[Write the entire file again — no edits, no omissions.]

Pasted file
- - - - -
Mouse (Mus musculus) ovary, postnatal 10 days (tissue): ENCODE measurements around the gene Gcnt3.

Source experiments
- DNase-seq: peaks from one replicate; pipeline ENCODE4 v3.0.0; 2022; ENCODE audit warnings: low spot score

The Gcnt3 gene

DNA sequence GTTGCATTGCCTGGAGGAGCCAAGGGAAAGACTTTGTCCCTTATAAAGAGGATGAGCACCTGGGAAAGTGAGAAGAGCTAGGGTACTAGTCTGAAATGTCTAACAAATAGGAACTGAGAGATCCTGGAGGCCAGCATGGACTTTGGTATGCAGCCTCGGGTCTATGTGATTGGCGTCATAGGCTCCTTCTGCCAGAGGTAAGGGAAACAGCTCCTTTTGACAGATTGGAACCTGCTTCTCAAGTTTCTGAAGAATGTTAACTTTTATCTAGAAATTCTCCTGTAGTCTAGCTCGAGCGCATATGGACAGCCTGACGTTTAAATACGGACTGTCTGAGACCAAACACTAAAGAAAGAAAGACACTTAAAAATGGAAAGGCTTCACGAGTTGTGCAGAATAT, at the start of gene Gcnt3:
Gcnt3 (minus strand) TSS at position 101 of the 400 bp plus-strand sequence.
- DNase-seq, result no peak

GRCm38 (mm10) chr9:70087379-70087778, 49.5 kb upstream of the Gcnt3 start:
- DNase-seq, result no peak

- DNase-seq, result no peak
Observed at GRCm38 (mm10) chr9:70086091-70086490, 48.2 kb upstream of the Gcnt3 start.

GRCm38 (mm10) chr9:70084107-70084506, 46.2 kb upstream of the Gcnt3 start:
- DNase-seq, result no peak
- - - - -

Mouse (Mus musculus) ovary, postnatal 10 days (tissue): ENCODE measurements around the gene Gcnt3.

Source experiments
- DNase-seq: peaks from one replicate; pipeline ENCODE4 v3.0.0; 2022; ENCODE audit warnings: low spot score

The Gcnt3 gene

DNA sequence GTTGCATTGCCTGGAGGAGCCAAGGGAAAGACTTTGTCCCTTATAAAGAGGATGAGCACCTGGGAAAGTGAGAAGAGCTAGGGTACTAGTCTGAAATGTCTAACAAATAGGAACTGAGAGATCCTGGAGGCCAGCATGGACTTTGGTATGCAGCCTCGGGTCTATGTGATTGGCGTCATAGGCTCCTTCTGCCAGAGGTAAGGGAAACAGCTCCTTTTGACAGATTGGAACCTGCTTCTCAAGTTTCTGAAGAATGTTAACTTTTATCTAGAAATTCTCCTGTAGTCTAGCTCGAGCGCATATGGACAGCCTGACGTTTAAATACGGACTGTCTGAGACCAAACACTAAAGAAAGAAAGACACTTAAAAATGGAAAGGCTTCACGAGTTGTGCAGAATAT, at the start of gene Gcnt3:
Gcnt3 (minus strand) TSS at position 101 of the 400 bp plus-strand sequence.
- DNase-seq, result no peak

GRCm38 (mm10) chr9:70087379-70087778, 49.5 kb upstream of the Gcnt3 start:
- DNase-seq, result no peak

- DNase-seq, result no peak
Observed at GRCm38 (mm10) chr9:70086091-70086490, 48.2 kb upstream of the Gcnt3 start.

GRCm38 (mm10) chr9:70084107-70084506, 46.2 kb upstream of the Gcnt3 start:
- DNase-seq, result no peak